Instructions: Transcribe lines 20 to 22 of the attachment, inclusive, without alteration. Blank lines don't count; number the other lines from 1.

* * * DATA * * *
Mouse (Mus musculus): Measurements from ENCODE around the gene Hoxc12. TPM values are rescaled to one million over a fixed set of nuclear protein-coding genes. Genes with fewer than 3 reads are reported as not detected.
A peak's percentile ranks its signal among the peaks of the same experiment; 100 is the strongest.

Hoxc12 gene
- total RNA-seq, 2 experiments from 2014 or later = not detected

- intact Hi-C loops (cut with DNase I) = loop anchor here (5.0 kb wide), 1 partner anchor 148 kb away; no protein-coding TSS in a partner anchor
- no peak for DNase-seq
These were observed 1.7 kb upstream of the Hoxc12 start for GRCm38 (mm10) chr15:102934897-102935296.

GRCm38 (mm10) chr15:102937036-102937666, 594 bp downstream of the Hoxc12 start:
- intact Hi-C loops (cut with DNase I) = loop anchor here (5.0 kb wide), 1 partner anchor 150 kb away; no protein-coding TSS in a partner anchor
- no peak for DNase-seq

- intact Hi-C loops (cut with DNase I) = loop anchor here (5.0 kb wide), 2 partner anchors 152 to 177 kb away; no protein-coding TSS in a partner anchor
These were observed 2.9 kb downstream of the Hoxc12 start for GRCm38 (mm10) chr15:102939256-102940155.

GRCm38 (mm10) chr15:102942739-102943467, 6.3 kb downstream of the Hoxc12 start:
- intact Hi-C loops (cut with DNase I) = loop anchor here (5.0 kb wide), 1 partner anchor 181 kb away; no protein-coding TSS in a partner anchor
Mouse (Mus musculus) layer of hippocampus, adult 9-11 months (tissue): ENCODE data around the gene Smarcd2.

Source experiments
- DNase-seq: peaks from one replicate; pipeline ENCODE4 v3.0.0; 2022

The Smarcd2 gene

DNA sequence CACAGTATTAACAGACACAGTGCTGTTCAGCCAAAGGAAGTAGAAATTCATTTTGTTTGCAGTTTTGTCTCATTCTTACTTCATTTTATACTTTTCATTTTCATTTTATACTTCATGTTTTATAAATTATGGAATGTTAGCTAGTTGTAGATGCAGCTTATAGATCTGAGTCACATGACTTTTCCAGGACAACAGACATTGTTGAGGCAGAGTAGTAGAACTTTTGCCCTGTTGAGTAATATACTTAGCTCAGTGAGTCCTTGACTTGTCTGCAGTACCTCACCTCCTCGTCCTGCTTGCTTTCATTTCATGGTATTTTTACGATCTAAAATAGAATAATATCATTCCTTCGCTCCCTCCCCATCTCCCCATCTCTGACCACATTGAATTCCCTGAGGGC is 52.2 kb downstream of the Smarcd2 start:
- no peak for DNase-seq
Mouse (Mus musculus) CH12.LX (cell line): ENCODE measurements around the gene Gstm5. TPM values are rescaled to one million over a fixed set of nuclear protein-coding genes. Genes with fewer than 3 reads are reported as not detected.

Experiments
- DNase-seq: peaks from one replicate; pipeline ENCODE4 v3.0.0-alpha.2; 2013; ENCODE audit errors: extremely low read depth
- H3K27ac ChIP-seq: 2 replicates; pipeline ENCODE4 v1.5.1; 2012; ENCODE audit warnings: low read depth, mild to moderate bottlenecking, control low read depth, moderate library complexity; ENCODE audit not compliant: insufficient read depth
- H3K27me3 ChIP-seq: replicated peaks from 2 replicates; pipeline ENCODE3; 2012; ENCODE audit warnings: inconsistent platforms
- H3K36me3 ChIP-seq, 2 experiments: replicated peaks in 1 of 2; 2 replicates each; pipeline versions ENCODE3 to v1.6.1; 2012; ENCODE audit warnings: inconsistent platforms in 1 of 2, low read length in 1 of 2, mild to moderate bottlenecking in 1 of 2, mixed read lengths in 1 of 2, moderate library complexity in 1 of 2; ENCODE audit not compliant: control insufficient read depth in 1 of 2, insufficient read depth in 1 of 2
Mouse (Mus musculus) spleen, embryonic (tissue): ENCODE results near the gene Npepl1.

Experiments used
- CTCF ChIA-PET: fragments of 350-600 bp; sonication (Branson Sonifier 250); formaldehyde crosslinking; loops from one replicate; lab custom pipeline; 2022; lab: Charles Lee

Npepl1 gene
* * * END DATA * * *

- no peak for DNase-seq
Mouse (Mus musculus) CH12.LX (cell line): ENCODE measurements around the gene Gstm5. TPM values are rescaled to one million over a fixed set of nuclear protein-coding genes. Genes with fewer than 3 reads are reported as not detected.

Experiments